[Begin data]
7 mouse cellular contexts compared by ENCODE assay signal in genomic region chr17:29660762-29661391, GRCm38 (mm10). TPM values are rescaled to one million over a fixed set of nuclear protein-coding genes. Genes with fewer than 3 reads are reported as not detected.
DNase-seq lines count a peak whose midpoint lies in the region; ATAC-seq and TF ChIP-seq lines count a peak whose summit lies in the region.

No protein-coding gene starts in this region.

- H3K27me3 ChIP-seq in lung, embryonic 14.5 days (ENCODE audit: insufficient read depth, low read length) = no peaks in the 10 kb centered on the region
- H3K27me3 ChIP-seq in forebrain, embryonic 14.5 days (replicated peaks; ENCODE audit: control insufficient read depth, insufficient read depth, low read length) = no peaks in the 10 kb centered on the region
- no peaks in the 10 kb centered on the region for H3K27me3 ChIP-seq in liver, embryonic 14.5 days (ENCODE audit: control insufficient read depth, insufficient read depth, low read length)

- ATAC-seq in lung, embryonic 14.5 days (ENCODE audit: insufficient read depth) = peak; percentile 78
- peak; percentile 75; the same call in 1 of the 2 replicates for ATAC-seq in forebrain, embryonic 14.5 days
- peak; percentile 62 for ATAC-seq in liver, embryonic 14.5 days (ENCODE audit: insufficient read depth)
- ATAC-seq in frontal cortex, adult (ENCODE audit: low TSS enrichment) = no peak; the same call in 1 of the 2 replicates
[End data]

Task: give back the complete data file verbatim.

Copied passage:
7 mouse cellular contexts compared by ENCODE assay signal in genomic region chr17:29660762-29661391, GRCm38 (mm10). TPM values are rescaled to one million over a fixed set of nuclear protein-coding genes. Genes with fewer than 3 reads are reported as not detected.
DNase-seq lines count a peak whose midpoint lies in the region; ATAC-seq and TF ChIP-seq lines count a peak whose summit lies in the region.

No protein-coding gene starts in this region.

- H3K27me3 ChIP-seq in lung, embryonic 14.5 days (ENCODE audit: insufficient read depth, low read length) = no peaks in the 10 kb centered on the region
- H3K27me3 ChIP-seq in forebrain, embryonic 14.5 days (replicated peaks; ENCODE audit: control insufficient read depth, insufficient read depth, low read length) = no peaks in the 10 kb centered on the region
- no peaks in the 10 kb centered on the region for H3K27me3 ChIP-seq in liver, embryonic 14.5 days (ENCODE audit: control insufficient read depth, insufficient read depth, low read length)

- ATAC-seq in lung, embryonic 14.5 days (ENCODE audit: insufficient read depth) = peak; percentile 78
- peak; percentile 75; the same call in 1 of the 2 replicates for ATAC-seq in forebrain, embryonic 14.5 days
- peak; percentile 62 for ATAC-seq in liver, embryonic 14.5 days (ENCODE audit: insufficient read depth)
- ATAC-seq in frontal cortex, adult (ENCODE audit: low TSS enrichment) = no peak; the same call in 1 of the 2 replicates